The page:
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Debate Finds Identity Politics Useful in Building Workplace Diversity and Inclusion


Friday, 27th October 2017 at 12:25 pm
Luke Michael, Journalist
A focus on identity helps to build diversity and inclusion in the workplace, according to the results of a debate held by the Diversity Council Australia.


Friday, 27th October 2017
at 12:25 pm
Luke Michael, Journalist


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Debate Finds Identity Politics Useful in Building Workplace Diversity and Inclusion
Friday, 27th October 2017 at 12:25 pm

A focus on identity helps to build diversity and inclusion in the workplace, according to the results of a debate held by the Diversity Council Australia.

This annual diversity debate was held in Sydney on Tuesday, emceed by ABC journalist Tony Jones and attended by 460 business leaders, HR directors and managers.

It asked “does a focus on identity help or hinder diversity and inclusion in the workplace?” The audience overwhelmingly agreed that it did help, with 78 per cent voting in favour of the affirmative team.

The affirmative team was led by paralympian and StarAmp Global founder Don Elgin, ABC Compass host Kumi Taguchi, and NAB’s chief legal and commercial counsel, Sharon Cook.

The negative team’s panel included the contributing editor of The Australian, Peter van Onselen, the director of the Workplace Gender Equality Agency, Libby Lyons, and the chair of the Australian Multicultural Council, Dr Sev Ozdowski AM.

During the debate, the affirmative team argued that people in the workplace wanted to belong, and that a focus on identity would help to foster this.

“Embracing difference and identity leads to understanding, not division. It’s not the only ingredient you need for a diverse and inclusive workplace, but it’s part of the recipe,” Cook said.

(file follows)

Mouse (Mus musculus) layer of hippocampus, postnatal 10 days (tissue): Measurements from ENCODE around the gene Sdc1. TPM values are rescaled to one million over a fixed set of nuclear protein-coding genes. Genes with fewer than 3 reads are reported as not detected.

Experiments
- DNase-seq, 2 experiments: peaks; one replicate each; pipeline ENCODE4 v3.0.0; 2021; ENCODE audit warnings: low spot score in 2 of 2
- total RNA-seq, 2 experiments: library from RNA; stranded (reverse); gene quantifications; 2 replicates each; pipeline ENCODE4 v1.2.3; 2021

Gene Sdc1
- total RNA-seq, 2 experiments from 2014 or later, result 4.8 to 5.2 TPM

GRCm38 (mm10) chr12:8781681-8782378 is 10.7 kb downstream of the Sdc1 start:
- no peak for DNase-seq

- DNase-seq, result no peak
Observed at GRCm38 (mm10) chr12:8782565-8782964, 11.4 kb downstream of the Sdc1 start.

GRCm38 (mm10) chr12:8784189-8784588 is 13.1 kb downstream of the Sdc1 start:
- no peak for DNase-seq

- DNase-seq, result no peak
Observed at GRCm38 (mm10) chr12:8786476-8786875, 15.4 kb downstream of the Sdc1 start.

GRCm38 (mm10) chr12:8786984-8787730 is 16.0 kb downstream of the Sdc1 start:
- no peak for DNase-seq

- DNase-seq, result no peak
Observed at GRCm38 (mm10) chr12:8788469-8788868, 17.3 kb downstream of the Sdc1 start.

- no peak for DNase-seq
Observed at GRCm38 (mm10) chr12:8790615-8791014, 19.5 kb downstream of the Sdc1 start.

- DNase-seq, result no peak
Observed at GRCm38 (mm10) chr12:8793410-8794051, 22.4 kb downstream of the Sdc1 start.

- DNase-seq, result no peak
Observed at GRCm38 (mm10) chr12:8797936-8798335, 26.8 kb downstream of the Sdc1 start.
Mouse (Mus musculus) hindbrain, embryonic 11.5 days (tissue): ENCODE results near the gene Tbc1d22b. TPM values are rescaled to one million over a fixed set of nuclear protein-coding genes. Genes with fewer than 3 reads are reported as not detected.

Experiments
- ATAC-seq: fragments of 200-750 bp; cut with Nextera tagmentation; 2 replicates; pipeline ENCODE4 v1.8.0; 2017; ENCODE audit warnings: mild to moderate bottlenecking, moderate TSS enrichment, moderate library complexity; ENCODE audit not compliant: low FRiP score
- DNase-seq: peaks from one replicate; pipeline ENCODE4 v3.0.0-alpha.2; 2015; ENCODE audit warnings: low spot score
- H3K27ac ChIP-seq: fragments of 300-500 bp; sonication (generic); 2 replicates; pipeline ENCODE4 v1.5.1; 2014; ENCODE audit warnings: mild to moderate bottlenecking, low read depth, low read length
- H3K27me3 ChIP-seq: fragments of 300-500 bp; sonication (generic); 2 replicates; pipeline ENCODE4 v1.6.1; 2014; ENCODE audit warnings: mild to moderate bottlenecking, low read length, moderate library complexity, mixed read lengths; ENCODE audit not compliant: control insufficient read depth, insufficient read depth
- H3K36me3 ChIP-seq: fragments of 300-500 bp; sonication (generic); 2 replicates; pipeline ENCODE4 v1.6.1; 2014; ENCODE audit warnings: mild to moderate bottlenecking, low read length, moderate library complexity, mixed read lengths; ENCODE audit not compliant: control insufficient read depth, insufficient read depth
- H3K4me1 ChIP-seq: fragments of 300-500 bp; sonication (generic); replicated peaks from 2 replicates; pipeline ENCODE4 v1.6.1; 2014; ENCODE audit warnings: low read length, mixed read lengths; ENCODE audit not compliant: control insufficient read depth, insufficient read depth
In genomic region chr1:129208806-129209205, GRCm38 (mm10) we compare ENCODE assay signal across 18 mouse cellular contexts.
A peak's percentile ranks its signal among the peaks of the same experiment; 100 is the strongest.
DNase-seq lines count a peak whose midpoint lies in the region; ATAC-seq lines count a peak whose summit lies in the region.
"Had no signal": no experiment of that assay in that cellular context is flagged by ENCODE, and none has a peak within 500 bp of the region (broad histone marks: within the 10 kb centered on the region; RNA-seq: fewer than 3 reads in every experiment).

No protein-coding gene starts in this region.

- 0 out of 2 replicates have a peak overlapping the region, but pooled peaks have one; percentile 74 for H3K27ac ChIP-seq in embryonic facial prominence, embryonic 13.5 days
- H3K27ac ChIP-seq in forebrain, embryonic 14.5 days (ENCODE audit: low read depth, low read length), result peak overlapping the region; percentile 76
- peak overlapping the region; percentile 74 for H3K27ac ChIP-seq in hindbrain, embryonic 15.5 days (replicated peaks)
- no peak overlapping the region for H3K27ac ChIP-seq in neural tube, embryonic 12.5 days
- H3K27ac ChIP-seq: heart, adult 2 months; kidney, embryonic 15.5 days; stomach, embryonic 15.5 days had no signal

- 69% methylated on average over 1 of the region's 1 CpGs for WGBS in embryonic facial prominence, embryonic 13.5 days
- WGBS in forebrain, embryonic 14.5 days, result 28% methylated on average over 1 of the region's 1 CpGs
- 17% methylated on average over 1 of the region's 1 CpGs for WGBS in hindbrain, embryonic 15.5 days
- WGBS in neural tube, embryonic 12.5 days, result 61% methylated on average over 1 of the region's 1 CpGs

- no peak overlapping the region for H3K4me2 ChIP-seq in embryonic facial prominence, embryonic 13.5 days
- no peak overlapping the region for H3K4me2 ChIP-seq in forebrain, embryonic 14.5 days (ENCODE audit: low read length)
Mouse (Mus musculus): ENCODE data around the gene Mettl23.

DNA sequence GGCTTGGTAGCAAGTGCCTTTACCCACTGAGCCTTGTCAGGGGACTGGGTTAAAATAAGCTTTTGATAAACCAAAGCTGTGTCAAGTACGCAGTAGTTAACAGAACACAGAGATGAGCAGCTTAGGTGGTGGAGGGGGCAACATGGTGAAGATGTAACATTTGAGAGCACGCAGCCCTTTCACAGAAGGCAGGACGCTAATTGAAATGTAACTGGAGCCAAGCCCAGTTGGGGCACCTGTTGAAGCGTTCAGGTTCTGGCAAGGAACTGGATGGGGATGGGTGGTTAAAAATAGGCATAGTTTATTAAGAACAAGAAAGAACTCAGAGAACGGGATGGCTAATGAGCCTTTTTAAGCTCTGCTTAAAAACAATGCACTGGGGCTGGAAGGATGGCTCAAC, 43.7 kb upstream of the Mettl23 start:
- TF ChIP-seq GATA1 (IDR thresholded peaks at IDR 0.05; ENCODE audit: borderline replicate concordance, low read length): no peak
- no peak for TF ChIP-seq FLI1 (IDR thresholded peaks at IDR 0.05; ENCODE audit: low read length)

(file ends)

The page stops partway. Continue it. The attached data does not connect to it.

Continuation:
Taguchi said: “Identity matters because when we see people who reflect our own identity, we feel like we belong.”

Elgin said a focus on identity helped diversity in the workplace because people wanted to belong.

“Humans crave acceptance and knowing we can be who we are brings the best out of people,” Elgin said.

But the negative team said this was not the answer, believing that workplaces needed to move past a focus on identity to achieve progress.

“It’s hard to attain inclusion and equality when you’re constantly focusing on differences between groups or categories of people. Success and even greatness must be a product of individual talent, effort and enthusiasm, not of group, class or category,” Ozdowski said.

Lyons said: “It’s true that women face unique challenges at work. But if gender equality is seen as a women’s issue to be addressed by women talking to themselves, I guarantee we’ll still be here in decades to come bemoaning our lack of progress.”

van Onselen added: “The same-sex marriage debate got real when it moved beyond identity politics. A focus on identity for a time is good but you need to move on.”

Identity was also found to be a key focus for corporate Australia, with 65 per cent of audience members stating that their organisation measured the way their employees identify, while 70 per cent said their workplaces had created specific goals for addressing underrepresented groups.

However three quarters of the audience believed that employees who did not identify with a diversity group either felt excluded from diversity and inclusion (D&I) efforts, or were unsure if they were a part of them.

Diversity Council Australia’s CEO, Lisa Annese, said the debate highlighted that identity politics remained a divisive topic for workplaces in Australia.

“Identity politics has been a fraught subject these past few years. From those who believe a focus on identity is critical to creating a genuinely equitable society to others who believe the public discourse has been subverted by lefty do-gooders with their politically correct agenda – the topic is constant subject for debate,” Annese said.

“Our debate shed valuable light on the positives and negatives of a focus on identity and provides employers with food for thought when it comes to their own D&I programs.”

This debate comes after a recent Diversity Council Australia report found that culturally diverse women were not well utilised in the workplace and were locked out of leadership positions.

At the time of the report’s release, Annese told Pro Bono News that organisations in Australia were missing out on talent if they were ignoring culturally diverse women.

“Also, evidence tells us a lack of diversity leads to groupthink. It doesn’t help deliver innovations or creative solutions. We need to focus on diversity, not in a tokenistic way, but in a genuine way,” she said.

“There’s no use hiring people who are diverse, only to make them conform to a narrow view of leadership. You need to allow them to be who they are, to begin to reap the benefits.”


Luke Michael  |  Journalist |  @luke_michael96

Luke Michael is a journalist at Pro Bono News covering the social sector.

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